I don't remember where I saw this idea, (and i may have it different than in the original), but this list of 5 corrects the 5 things that we mourn on Tisha B'Av. IMHO they line up as follows:

9 Av 15 Av
1. Death in the desert 1. Stopped dying in the desert
2. Destrucion of 1st Temple 2. Tribe of Binyamin permitted to marry
3. Destruction of 2nd Temple 3. Intertribal marriage permitted
4. Fall of Betar 4. Burial of dead from Betar
5. Plowing of Temple Mount 5. Removing road blocks leading to

I know that the first list of chronological while the second isn't. But it seems to me that there are clear links between the two lists. Obviously numbers 1 and 4 match. Number 5 is intuitive - Plowing the Temple Mount was intended as a clear sign that Jerusalem would never be central to Jews again. There was to be no chance of rebuilding or reviving it. Removing the blocks that Yeravam had set up showed that Jerusalem was once again the centre of things, and that everyone would be able to go there.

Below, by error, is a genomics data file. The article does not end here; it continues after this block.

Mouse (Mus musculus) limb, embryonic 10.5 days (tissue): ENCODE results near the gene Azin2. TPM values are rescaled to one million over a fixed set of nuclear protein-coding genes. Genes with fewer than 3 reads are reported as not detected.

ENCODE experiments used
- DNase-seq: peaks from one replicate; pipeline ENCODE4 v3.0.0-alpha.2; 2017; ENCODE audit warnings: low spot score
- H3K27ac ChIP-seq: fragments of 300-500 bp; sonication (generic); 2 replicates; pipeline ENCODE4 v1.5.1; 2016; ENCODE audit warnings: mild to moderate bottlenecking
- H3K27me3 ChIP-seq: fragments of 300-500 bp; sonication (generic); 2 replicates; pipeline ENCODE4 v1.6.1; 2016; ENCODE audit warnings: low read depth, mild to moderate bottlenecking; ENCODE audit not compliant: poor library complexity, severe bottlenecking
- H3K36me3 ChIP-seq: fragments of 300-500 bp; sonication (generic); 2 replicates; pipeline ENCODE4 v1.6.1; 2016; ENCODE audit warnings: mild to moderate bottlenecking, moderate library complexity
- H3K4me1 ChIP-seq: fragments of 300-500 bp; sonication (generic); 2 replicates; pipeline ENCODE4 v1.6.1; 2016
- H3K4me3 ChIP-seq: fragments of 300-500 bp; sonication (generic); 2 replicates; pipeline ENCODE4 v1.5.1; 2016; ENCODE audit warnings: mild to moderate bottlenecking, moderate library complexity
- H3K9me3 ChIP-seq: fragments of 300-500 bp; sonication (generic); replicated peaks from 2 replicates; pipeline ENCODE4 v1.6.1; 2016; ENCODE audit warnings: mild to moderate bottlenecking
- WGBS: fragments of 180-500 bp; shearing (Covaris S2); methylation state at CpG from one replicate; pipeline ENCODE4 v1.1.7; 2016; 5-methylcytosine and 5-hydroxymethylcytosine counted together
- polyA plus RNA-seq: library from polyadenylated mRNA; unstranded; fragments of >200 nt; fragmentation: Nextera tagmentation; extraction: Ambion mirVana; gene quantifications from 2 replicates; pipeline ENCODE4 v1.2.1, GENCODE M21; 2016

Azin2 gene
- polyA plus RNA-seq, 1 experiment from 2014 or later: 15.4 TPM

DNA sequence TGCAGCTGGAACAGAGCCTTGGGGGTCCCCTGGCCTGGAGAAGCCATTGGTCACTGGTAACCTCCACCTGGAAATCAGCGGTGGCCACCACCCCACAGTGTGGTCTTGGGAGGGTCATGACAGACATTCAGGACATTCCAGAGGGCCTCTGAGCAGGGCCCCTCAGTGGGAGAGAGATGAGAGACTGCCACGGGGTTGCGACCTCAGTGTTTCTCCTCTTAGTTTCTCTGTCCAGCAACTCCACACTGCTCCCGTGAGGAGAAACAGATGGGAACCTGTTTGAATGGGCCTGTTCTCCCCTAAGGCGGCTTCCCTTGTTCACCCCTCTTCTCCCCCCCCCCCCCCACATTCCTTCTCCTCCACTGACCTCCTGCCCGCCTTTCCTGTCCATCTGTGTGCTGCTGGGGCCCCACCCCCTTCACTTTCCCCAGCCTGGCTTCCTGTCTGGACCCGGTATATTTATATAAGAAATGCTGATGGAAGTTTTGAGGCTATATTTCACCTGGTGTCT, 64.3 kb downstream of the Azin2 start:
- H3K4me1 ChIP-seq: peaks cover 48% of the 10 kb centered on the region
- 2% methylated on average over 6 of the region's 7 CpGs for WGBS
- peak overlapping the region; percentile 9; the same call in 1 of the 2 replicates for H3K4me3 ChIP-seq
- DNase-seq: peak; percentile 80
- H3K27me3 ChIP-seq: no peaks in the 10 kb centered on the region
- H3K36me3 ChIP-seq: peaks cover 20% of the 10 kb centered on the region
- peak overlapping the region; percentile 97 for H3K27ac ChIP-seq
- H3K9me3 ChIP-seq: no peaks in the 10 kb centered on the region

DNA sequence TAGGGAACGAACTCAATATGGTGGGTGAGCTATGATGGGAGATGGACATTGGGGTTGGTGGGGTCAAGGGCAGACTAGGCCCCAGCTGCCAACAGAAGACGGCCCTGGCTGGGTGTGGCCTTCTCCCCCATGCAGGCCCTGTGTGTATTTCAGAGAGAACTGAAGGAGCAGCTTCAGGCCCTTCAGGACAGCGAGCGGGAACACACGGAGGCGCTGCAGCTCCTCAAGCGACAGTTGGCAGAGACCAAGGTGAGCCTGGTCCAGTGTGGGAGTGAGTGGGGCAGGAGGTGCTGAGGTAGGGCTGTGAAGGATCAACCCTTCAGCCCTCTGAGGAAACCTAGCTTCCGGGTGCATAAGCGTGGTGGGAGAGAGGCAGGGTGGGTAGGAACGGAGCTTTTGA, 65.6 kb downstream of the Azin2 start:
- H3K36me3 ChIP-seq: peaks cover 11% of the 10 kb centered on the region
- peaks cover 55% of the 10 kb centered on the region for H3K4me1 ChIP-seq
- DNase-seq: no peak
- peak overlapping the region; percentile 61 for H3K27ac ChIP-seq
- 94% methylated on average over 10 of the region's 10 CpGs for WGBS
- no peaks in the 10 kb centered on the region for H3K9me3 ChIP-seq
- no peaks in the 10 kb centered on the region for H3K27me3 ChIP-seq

Numbers 2 and 3 seem to go together, because both are the destruction of the Temple, and both are allowing marriages between tribes. The first Temple was destroyed because of murder, idol worship and sexual immorality. The tribe of Binyanim were banned from marrying anyone because of the incident recorded at the end of Shoftim - Pilegesh b'Givah, which involved idolatry, sexual immorality and brutal murder.